On a manicured lawn facing a wide boulevard, this splendid house flaunts the wealth and refinement of the era’s elite. The two-and-a-half-story, cream brick mansion displays a playful profusion of dormers, gables, porches, and pavilions. The full-width veranda show-cases the Eastlake mode of Queen Anne decoration with such lavish details as the spindle frieze beneath the eaves that evokes the era’s furniture. Above the porch’s projecting central entryway rises a colorful front-gabled balcony with more Eastlake details, and above that springs a side-gabled rooftop belvedere with a pedimented balconet. Cresting crowns the composition. The veranda, balconies, and belvedere faithfully re-create the originals, which were removed in 1950. The house’s sides are almost as showy as the front. The porte-cochere features spindle columns and a paneled gable. Windows of large panes with narrow borders of stained glass lights, a soaring chimney, fish-scale shingles, sunburst motifs, and other ornaments add color and texture.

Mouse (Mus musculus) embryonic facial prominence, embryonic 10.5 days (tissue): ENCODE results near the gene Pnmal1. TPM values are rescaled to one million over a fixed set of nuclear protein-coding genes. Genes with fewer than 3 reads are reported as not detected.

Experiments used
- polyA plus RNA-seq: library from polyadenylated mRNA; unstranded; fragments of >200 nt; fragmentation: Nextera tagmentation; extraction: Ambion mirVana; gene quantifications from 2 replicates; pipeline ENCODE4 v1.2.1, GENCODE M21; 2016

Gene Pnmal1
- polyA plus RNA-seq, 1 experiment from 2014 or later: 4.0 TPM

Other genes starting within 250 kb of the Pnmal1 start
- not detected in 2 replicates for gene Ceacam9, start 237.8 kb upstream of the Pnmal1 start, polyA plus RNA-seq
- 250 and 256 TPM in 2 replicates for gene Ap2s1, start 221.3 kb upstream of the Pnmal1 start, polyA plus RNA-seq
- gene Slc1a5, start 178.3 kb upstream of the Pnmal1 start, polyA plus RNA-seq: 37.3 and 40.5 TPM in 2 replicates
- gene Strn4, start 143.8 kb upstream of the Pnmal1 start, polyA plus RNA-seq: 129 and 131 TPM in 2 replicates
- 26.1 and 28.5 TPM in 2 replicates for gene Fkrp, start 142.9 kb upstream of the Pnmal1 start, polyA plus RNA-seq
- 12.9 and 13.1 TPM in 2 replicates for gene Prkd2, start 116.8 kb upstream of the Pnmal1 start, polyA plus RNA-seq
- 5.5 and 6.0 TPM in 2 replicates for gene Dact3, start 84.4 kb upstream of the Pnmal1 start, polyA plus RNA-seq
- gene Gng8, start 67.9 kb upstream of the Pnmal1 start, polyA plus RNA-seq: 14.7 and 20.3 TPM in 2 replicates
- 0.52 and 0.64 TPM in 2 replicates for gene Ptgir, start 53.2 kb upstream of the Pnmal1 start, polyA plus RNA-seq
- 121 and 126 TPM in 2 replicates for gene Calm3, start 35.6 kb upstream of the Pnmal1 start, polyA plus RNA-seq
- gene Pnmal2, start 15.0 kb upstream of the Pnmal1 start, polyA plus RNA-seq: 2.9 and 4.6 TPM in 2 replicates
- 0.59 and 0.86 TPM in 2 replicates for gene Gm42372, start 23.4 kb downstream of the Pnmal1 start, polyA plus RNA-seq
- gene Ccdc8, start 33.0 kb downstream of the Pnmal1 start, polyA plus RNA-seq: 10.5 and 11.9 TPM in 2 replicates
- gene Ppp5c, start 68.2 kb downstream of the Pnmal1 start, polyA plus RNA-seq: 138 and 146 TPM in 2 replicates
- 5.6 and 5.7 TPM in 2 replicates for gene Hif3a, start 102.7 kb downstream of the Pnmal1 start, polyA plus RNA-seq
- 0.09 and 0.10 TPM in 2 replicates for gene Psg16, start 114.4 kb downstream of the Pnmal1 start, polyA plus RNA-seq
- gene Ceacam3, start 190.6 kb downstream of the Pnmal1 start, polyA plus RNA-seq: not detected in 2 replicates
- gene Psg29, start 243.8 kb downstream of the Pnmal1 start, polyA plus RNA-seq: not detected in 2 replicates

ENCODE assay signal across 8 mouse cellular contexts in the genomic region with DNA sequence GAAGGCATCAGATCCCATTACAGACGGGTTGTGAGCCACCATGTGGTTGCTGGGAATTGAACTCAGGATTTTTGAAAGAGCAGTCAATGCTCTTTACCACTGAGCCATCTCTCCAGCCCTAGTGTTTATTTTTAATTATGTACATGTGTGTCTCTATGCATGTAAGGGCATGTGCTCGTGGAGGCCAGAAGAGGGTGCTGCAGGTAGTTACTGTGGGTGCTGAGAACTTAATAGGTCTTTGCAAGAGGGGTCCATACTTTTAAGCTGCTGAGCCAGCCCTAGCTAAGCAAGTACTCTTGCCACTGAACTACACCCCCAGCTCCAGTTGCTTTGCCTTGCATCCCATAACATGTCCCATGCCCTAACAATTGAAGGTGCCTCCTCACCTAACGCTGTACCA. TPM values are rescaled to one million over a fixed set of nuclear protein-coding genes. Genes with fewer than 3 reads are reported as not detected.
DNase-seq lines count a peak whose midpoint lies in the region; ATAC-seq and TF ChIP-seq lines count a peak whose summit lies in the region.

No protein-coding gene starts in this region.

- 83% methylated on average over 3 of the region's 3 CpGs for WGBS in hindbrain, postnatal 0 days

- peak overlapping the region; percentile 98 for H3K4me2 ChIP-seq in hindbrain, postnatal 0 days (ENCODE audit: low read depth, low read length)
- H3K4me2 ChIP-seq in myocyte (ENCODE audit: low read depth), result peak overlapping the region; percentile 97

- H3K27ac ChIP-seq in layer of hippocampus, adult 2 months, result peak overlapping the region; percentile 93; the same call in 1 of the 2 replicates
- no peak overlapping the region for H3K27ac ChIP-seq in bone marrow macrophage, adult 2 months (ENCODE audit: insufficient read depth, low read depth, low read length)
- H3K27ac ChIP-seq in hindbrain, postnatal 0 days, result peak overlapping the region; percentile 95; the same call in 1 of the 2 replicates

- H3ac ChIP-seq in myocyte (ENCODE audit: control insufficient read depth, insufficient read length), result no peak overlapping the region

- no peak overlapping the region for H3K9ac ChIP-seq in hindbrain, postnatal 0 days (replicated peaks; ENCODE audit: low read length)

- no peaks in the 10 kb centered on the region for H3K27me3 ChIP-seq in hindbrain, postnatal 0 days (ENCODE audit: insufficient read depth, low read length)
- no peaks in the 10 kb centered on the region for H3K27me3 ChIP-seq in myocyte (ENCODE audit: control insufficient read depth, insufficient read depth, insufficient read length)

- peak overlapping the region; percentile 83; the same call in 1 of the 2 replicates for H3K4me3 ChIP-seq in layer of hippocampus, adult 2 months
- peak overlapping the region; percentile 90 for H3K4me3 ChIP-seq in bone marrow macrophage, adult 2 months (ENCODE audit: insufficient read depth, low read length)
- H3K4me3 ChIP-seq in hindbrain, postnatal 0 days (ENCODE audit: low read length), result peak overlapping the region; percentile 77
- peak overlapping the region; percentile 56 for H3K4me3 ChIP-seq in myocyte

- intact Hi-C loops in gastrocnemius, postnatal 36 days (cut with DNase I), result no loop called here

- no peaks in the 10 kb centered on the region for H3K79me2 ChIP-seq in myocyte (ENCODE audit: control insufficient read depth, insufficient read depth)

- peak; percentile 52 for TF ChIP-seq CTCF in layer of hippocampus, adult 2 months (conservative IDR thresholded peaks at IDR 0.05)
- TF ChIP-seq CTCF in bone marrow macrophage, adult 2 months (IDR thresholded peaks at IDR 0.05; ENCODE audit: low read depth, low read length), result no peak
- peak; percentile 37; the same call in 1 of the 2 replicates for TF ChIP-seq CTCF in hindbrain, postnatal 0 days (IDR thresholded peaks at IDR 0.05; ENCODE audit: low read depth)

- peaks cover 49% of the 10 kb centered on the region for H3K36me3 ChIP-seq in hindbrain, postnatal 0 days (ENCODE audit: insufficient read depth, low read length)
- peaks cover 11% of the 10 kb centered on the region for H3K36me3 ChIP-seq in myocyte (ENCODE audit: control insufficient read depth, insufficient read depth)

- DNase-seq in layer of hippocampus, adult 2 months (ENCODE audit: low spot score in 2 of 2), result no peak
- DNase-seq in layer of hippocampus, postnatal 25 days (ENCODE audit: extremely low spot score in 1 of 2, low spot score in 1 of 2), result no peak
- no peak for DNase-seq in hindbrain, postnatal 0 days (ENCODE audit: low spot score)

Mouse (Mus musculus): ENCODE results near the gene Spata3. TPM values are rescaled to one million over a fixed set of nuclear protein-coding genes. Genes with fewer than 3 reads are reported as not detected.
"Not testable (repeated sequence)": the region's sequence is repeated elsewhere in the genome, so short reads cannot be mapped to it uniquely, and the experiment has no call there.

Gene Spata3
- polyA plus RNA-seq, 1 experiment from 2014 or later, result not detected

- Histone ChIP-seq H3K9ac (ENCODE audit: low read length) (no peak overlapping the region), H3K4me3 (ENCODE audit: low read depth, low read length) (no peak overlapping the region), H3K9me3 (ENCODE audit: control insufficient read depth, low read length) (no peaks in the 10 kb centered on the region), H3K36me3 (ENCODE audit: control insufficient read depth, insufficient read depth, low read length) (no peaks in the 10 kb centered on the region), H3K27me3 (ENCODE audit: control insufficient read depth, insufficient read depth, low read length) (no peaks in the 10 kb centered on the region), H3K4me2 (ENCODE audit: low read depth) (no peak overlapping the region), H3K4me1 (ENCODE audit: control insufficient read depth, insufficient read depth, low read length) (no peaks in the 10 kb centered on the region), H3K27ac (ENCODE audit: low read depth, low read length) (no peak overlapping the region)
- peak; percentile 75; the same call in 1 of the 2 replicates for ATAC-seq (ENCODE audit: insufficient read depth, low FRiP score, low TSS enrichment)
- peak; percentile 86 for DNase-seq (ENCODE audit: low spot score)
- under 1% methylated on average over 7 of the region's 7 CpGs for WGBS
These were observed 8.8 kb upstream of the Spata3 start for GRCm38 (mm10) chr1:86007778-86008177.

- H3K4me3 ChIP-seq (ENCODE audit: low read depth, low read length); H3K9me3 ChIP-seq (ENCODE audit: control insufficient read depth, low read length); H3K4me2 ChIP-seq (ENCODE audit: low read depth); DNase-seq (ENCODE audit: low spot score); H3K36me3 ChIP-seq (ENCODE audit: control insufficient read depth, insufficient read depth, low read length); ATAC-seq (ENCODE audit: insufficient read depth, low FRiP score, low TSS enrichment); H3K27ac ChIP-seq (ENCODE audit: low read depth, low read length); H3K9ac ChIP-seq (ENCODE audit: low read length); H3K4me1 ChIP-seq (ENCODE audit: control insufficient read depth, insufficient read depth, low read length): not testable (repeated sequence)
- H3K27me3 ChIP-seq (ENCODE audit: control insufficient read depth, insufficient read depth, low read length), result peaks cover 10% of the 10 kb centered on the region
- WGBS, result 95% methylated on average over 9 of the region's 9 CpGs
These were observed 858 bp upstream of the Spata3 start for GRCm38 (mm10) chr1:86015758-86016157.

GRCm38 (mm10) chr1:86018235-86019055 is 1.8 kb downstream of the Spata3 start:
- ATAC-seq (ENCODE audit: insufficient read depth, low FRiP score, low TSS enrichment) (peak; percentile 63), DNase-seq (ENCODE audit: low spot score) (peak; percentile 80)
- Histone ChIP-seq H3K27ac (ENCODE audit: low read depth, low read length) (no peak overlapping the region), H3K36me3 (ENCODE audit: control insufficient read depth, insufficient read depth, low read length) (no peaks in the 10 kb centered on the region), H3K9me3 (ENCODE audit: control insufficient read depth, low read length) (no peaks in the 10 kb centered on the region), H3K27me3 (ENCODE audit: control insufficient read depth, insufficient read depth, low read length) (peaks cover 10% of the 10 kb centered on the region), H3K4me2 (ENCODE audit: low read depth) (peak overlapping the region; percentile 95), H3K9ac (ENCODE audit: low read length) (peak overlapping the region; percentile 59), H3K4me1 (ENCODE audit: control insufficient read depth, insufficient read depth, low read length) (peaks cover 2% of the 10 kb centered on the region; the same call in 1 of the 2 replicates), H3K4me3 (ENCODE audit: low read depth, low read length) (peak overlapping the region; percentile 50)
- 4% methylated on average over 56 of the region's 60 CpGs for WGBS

Visitors enter the house through glazed double doors with a stained glass transom. Inside, carved newel posts and fat-spindled balusters stud the handsome oak staircase. Stencil work, walnut and oak woodwork, parquetry, and other rich wall, ceiling, and floor finishes fill nearly every room. Each formal chamber retains its original fittings, including Eastlake-style dentil and rosette moldings around the pocket doors, and the nine fireplaces have Italian marble fronts ornamented with gold leaf and floral intaglio designs. Besides opulent decoration, the Allyn House also boasted the latest in electrical and mechanical systems: a pulley-powered elevator, hybrid gas-electric “gasolier” lighting, a speaking tube in the upstairs hall for communicating with kitchen servants, and a cold room off the kitchen, which stored ice. All these features survive.